Mentally Well Practically
Being mentally resilient requires one to take practical steps; steps to overcome challenges and grow as a person. This is especially so in a time of global pandemic where everyone is fighting some kind of crisis various levels. We have been working in the last few months to help share practical tips in helping people to navigate these challenging times and stay mentally resilient.
We thank CNA for covering our work in “hacking” mental well-being. It is indeed encouraging to see how various other changemakers are also starting meaningful ground-up initiatives to support our community during this time.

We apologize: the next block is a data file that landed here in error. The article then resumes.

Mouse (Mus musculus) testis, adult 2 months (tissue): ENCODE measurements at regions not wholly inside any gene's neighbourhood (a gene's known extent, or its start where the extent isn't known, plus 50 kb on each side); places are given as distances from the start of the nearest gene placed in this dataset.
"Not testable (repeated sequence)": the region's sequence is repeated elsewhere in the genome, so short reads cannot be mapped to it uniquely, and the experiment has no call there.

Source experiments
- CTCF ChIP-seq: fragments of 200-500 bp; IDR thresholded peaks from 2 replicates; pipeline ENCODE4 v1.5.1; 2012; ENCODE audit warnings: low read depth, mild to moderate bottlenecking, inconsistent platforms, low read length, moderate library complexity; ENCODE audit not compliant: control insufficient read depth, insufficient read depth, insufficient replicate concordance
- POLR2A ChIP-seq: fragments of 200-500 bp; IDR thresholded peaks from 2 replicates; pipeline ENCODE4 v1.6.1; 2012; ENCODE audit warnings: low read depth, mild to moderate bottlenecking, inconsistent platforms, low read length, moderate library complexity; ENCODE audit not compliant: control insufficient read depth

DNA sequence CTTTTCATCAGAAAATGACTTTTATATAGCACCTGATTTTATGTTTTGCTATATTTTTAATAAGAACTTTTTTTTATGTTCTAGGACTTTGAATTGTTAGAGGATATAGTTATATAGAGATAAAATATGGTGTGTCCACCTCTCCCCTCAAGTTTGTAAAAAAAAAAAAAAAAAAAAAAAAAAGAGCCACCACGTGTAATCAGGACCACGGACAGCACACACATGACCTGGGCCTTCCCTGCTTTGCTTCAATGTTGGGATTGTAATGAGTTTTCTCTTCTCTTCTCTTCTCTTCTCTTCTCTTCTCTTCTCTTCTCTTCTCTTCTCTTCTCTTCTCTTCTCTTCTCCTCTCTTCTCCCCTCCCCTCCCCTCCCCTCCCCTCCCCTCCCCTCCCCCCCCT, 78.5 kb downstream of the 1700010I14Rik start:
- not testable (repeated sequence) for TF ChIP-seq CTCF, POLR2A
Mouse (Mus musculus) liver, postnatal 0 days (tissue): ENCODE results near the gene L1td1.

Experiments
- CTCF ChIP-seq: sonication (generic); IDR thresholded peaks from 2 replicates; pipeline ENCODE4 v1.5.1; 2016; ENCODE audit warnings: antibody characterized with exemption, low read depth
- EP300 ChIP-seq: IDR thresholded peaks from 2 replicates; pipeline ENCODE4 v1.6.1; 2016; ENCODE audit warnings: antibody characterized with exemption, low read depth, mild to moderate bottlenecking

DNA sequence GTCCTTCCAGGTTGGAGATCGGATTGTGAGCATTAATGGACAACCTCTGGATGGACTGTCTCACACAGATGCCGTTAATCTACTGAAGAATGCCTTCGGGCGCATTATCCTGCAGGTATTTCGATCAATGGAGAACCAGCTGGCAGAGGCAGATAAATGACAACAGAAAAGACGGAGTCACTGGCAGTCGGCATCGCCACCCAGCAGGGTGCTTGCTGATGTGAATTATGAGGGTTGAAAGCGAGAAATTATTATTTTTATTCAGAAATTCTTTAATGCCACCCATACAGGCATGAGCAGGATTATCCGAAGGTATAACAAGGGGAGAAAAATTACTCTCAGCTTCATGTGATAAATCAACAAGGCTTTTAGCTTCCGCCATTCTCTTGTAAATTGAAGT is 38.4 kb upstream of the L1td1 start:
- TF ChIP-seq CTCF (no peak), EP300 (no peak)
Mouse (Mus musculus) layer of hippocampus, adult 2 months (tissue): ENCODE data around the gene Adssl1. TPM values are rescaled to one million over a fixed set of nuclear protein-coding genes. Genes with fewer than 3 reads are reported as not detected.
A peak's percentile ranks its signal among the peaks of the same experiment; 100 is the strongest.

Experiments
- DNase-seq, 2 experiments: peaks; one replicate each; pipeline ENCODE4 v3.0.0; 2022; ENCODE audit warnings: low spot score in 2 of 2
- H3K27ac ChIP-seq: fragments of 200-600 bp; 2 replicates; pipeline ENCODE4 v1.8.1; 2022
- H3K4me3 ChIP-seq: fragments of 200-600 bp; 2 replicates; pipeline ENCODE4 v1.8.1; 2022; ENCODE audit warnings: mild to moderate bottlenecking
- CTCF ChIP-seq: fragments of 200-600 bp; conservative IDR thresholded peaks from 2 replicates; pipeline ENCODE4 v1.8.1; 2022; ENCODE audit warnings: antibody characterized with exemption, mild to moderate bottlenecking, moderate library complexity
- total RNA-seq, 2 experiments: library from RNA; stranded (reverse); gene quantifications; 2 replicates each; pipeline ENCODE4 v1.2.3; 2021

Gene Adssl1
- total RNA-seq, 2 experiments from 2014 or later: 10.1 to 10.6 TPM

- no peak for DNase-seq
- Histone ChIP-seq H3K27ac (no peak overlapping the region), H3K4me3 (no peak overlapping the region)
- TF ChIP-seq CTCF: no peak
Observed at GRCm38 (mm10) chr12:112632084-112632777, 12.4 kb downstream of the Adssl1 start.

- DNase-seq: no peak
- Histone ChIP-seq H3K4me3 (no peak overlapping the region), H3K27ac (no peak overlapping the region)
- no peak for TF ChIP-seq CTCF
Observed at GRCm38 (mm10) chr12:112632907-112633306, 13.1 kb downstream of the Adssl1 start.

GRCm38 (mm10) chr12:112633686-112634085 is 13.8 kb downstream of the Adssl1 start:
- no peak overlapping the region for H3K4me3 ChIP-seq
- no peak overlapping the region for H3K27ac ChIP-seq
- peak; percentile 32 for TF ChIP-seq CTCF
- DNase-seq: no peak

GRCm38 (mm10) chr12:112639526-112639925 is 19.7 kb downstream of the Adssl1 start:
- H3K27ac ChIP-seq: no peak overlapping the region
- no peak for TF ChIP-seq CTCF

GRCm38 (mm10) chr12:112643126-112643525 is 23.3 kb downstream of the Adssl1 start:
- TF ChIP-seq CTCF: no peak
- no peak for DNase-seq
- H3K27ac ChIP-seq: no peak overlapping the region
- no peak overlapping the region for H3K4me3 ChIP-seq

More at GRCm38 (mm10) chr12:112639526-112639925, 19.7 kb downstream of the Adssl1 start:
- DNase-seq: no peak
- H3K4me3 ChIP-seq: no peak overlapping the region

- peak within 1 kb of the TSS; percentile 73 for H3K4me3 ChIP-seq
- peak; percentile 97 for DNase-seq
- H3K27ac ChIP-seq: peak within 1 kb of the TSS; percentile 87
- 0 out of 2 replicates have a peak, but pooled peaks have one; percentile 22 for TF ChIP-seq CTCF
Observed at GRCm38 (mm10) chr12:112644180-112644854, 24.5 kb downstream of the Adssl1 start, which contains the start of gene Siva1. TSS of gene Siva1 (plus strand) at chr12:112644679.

‘HACKING’ MENTAL HEALTHWhile sharing one’s struggles with strangers can offer occasional catharsis, James Lim, the founder of social enterprise Emmaus Strategies, wants to create long-term, tangible and accessible solutions for the individual where mental well-being is concerned.Lim, who is also a member of A Good Space, started a COVID-19 quiz that required 226 participants to make self-assessments of their stress level in five categories: Digital, physiological, relational, vocational and psychological.The quiz found that four in 10 reported elevated stress levels; the top three stressors were relational, physiological and digital; and at-risk groups included youth and those with mental and physical health concerns before COVID-19.Separately, Lim organised Hack Care, an online COVID-19 mental resilience hackathon. Participants rallied to “co-create solutions” to mental health challenges, such as those expressed in the quiz, and to put together a resilience toolkit.He believes that when the circuit breaker ends, “mental well-being isn’t going to be people’s priority any more” — once they become overwhelmed with work. So he wanted to come up with “operationable” solutions.These include opting for the radio rather than television or other screens as an entertainment source, exiting chat groups that are emotionally draining, and using mealtimes to transition between different parts of one’s routine.“When I was dealing with burnout, many ideas given online were principles-based: Things like you need to take care of yourself, you need to draw boundaries. Okay, I know I need to take care of myself, but how?” he said.“MIT (Most Important Task) helped with my sanity and routine, so I put it into the toolkit. Let’s be realistic — we can’t do much in these times. This means I focus on the top two or three tasks, then I call it a day and spend time with my kids.”